Arizona Legislature Makes Mortgage Fraud a Crime

In a bit of a surprise to me, the newest legislative trend in mortgage banking appears to actually be a positive one. The Arizona Senate voted 26-0 to approve legislation that makes mortgage fraud a felony offense:

[The bill] would make residential mortgage fraud a felony punishable by up three years in prison for a first offense, with tougher penalties imposed if a person engages in a pattern – or conspires to do so – of residential mortgage fraud. State regulators have described cash-back schemes in which buyers use inflated appraisals to obtain mortgages for more than homes are worth, splitting the extra money in cash with real estate agents, appraisers and mortgage brokers.

By creating statewide statutes on mortgage fraud — a crime most of us who have worked in the industry know is more common than we’d probably like to admit — lenders have a “path of least resistance” to legal recourse, which may help not only keep fraud at bay, but help keep the legal costs of pursuing fraud down. While lenders aren’t often regulated by patchwork state legislation, borrowers perping fraud are.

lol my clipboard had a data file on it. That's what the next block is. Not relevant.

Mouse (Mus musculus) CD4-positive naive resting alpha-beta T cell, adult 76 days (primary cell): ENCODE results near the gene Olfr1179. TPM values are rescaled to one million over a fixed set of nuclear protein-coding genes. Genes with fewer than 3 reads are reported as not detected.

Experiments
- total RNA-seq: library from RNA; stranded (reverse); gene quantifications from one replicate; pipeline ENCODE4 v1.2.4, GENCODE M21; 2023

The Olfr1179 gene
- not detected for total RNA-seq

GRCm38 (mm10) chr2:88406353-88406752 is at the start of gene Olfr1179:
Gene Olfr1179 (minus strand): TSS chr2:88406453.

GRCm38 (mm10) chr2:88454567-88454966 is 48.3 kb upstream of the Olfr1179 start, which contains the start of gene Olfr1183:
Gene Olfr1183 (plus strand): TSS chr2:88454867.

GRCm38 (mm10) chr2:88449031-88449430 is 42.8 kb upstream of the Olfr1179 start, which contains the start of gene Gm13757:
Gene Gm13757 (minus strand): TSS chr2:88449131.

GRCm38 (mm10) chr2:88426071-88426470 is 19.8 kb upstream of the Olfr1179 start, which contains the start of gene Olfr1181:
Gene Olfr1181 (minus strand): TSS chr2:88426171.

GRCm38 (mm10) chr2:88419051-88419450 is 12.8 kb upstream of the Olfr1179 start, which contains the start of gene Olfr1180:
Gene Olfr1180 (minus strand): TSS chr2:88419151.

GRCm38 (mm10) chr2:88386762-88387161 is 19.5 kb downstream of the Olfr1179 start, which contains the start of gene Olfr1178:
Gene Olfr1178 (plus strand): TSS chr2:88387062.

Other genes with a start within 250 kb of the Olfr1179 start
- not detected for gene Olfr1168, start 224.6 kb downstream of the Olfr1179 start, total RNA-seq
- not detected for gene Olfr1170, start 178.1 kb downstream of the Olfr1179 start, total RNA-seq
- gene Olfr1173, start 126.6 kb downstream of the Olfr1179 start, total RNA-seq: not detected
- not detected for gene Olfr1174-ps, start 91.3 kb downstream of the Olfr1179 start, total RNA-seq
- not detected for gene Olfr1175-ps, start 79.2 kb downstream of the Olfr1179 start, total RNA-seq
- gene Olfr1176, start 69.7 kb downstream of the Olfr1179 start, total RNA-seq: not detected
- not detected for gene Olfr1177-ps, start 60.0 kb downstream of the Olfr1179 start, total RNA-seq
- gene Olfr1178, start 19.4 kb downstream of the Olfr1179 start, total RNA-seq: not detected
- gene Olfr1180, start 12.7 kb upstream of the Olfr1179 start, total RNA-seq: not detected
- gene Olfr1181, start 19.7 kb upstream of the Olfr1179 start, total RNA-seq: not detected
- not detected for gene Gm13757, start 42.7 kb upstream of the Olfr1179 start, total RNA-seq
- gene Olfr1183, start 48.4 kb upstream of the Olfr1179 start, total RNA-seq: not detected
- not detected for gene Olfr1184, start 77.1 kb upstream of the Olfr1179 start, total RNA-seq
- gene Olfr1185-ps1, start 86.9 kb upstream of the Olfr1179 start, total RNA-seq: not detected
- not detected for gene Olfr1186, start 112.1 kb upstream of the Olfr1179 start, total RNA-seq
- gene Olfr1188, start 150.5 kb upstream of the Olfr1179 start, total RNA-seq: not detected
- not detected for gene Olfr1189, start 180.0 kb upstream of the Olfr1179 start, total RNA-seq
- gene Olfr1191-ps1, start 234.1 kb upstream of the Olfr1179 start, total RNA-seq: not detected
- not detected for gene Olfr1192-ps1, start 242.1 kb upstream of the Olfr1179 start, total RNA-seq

Felicia Rotellini, superintendent of the Department of Financial Institutions and head of a mortgage fraud task force of state and federal agencies, said having the specific statute helps law enforcement by creating an “efficient path” from investigation through prosecution, partly by clearly stating specific elements of the crime for the benefit of law enforcement officials and jurors. It also sends a clear message to potential perpetrators that they face prosecution if they commit the proposed law’s specific elements, Rotellini said in a briefing paper on the bill. “When mortgage fraud is clear, and the penalties are evident, the fraudsters will accept a plea bargain much more readily. This is because the facts themselves will prove the case,” Rotellini said.

Both Georgia and Nevada have taken similar paths, so this may be one trend in the regulatory environment that may really help lenders (and honest borrowers). Update: Well, I did say this was a trend, right? Boston governor Deval Patrick filed a similar bill today with state legislators.

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